“the Gibraltar of the Caribbean”
Puerto Rico’s geographic position at the western edge of the Caribbean made San Juan one of the key frontier outposts of Spain’s West Indies dominions. San Juan National Historic Site includes Castillo San Cristóbal, Castillo San Felipe del Morro, Fortín San Juan de la Cruz known locally as El Cañuelo, and three fourths of the city walls. Old San Juan is located on a small and narrow island which lies in the north coast, about 35 miles (56 km) from the east end of Puerto Rico, and is united to the mainland of Puerto Rico by the three bridges. It is bounded by the Atlantic Ocean to the north and to the south by San Juan Bay or "Bahia de San Juan" which lies between the city and the mainland. On a bluff about 100 feet (30 m) high at the west end of the island and commanding the entrance to the harbor rise the battlements of Fort San Felipe del Morro, in which there is a lighthouse. Lying on the northwestern-most point of the islet of Old San Juan, Castillo San Felipe del Morro is named in honor of King Philip II of Spain. The fortification, also referred to as el Morro or 'the promontory,' was designed to guard the entrance to the San Juan Bay, and defend the Spanish colonial port city of San Juan from seaborne enemies.In 1983, the el Castillo was declared a World Heritage Site by the United Nations in conjunction with the San Juan National Historic Site. Over two (2) million visitors a year explore the windswept ramparts and passageways making the castillo one of Puerto Rico's main visitor attractions. Facing the structure, on the opposite side of the bay, a smaller fortification known as El Cañuelo complemented the castillo's defense of the entrance to the bay. The Castillo de San Cristóbal is a Spanish fort in San Juan, Puerto Rico. It was built by Spain to protect against land based attacks on the city of San Juan. It is part of San Juan National Historic Site.Castillo de San Cristóbal is the largest fortification built by the Spanish in the New World. When it was finished in 1783, it covered about 27 acres of land and basically wrapped around the city of San Juan. Entry to the city was sealed by San Cristóbal's double gates. After close to one hundred years of relative peace in the area, part of the fortification (about a third) was demolished in 1897 to help ease the flow of traffic in and out of the walled city. Fortín San Juan de la Cruz (Fort Saint John of the Cross), better known as el Cañuelo, was built on El Cañuelo Island at the western end of the entrance to San Juan bay, in Puerto Rico. The square sea fort has massive sandstone walls that date back to the 1630s. Although the U.S. Navy bombarded the fort in 1898, the fort survived. Today the fort is part of the San Juan National Historic Site, which is listed as a UNESCO World Heritage Site and on the National Register of Historic Places. One cannot enter the fort, but one may walk around it.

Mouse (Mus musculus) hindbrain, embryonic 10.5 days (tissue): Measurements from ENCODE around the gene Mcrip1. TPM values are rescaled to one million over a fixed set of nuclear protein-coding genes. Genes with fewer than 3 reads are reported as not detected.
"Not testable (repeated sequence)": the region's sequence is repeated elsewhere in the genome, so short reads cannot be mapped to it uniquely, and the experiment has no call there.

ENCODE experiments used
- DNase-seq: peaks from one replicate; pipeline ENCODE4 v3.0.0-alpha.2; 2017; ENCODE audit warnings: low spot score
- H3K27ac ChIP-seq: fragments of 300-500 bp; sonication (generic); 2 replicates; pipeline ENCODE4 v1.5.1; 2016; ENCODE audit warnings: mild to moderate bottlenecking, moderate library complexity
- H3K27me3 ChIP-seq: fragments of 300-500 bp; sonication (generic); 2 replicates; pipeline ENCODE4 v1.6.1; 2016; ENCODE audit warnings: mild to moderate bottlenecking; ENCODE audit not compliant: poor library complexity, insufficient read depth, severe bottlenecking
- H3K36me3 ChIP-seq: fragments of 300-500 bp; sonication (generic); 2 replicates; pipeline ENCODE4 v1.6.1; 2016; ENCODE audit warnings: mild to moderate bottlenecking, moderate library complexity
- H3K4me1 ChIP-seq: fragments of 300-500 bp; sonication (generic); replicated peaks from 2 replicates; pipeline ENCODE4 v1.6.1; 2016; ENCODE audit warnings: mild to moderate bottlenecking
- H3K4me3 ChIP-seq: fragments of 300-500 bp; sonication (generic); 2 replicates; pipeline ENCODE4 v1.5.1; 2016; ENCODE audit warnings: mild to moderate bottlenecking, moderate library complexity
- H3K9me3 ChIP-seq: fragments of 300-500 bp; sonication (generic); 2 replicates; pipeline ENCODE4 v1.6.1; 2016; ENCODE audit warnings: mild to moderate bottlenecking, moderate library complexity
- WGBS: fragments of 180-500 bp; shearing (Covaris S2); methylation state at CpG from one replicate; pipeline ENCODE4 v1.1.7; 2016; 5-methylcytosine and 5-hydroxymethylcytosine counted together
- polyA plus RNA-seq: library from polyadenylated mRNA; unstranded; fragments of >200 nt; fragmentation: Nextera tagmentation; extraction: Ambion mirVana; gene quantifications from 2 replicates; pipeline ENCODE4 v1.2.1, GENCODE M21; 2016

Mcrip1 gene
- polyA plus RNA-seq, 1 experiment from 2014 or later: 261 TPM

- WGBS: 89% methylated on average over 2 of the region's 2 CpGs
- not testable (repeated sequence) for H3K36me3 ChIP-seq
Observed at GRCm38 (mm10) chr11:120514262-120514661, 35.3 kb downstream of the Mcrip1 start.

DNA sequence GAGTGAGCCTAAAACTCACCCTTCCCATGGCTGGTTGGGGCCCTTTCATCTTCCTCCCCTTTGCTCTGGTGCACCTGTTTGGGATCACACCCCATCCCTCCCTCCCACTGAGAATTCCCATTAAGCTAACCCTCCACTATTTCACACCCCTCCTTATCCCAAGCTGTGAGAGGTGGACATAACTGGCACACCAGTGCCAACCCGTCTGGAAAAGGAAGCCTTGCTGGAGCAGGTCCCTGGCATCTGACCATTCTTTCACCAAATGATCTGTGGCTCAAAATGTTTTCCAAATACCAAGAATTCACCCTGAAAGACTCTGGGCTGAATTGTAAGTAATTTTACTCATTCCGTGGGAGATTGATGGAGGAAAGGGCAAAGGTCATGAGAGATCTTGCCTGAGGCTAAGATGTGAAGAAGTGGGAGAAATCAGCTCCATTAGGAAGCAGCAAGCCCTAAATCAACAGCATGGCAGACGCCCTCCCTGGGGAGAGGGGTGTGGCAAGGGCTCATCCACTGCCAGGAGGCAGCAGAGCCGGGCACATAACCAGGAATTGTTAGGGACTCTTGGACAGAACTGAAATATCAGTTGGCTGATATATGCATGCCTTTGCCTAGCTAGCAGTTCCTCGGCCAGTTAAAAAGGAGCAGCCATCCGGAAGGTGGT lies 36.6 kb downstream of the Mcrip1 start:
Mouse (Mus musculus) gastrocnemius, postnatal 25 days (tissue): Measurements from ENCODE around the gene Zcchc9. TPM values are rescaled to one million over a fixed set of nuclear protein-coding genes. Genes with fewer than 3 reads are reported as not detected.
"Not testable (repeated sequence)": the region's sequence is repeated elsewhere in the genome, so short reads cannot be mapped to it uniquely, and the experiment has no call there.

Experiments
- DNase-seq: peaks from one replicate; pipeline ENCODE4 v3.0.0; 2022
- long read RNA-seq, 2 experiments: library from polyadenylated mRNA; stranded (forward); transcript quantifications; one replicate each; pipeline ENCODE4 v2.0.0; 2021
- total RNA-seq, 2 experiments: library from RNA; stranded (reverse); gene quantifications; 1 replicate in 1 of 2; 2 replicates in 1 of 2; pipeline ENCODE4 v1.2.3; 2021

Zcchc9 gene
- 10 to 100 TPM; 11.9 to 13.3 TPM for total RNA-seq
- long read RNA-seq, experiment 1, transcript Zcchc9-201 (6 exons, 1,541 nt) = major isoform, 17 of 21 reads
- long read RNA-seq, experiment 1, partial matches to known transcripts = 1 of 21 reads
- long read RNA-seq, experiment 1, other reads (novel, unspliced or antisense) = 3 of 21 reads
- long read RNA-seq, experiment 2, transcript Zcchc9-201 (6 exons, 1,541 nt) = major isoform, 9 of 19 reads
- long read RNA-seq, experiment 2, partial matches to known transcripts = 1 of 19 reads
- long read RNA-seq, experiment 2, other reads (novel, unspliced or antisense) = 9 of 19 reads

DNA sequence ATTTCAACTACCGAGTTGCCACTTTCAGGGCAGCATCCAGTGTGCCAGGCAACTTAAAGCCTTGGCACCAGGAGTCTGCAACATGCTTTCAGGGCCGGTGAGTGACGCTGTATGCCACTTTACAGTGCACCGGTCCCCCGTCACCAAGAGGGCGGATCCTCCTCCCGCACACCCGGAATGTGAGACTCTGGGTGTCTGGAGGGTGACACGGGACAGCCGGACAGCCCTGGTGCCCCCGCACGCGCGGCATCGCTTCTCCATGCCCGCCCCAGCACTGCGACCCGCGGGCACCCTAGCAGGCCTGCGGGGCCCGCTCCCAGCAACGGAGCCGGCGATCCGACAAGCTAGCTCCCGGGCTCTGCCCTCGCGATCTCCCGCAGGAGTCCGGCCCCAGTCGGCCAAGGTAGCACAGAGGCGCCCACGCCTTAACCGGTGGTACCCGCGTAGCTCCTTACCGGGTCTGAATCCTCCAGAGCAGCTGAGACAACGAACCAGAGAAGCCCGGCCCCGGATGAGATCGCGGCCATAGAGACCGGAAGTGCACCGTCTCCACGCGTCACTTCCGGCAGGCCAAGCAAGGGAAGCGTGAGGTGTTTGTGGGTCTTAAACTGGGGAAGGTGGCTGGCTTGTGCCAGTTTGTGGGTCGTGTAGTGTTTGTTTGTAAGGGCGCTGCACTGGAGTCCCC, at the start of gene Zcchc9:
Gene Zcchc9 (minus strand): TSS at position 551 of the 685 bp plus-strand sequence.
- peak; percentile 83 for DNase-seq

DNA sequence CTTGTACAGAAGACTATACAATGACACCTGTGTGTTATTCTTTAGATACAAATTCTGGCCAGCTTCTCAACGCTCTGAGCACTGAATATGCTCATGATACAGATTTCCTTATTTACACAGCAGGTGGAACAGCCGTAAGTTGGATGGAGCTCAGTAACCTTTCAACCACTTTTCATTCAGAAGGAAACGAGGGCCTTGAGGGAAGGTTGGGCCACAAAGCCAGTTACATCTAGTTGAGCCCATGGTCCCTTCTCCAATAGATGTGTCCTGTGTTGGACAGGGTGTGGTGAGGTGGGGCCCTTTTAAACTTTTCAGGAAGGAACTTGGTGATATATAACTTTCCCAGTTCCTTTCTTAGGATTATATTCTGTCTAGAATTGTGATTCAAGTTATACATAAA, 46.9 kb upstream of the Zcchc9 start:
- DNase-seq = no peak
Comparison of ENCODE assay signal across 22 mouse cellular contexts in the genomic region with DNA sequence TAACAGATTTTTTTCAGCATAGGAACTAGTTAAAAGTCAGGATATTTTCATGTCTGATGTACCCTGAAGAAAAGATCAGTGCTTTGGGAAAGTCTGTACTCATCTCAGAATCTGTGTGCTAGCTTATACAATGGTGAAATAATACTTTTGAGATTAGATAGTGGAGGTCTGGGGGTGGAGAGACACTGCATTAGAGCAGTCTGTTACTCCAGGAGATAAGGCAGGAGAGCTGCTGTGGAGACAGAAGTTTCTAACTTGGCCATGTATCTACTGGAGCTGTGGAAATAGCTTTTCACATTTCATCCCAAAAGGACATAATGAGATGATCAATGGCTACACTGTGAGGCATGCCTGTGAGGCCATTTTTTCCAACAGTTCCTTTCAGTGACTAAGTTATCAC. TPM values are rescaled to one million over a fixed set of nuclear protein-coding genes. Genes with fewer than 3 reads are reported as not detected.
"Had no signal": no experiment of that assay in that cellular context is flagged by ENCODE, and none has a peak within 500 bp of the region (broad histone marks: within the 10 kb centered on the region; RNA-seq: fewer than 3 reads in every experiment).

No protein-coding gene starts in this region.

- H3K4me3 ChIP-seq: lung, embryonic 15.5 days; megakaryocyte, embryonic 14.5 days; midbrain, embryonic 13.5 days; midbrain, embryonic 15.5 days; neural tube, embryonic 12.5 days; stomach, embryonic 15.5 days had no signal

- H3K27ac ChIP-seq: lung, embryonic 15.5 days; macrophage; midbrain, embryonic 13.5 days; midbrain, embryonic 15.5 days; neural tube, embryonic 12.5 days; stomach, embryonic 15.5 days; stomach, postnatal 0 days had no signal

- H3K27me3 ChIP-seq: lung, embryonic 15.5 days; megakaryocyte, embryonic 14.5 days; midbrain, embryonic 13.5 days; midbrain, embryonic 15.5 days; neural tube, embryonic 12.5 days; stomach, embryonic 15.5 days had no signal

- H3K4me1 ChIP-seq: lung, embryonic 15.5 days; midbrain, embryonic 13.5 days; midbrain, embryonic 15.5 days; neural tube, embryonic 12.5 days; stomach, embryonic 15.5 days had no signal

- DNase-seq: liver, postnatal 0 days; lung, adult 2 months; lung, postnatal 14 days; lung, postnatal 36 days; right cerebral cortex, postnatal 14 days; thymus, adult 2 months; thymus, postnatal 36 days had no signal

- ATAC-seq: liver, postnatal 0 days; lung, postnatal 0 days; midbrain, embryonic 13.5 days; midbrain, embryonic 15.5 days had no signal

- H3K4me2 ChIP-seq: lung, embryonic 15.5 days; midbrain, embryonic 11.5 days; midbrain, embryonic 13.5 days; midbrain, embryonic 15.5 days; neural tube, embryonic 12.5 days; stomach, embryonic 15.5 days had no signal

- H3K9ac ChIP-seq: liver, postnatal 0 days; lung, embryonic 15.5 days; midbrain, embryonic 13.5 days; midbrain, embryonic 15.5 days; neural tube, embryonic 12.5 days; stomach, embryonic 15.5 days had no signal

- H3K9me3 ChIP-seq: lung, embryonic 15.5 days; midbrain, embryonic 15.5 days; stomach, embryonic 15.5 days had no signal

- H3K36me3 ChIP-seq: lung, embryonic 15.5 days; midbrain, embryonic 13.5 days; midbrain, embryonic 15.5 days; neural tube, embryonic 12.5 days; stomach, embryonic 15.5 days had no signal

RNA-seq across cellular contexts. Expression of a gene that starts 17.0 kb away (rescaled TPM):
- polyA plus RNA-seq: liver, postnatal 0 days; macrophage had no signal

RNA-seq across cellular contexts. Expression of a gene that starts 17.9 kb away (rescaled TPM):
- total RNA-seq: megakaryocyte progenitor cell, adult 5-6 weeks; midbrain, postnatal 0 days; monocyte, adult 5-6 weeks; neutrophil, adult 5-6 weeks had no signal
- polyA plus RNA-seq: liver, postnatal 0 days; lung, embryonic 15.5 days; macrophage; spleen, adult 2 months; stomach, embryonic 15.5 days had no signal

A must when in Puerto Rico. You will get a history lesson and can capture beautiful images all at once.
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San Juan National Historic Site
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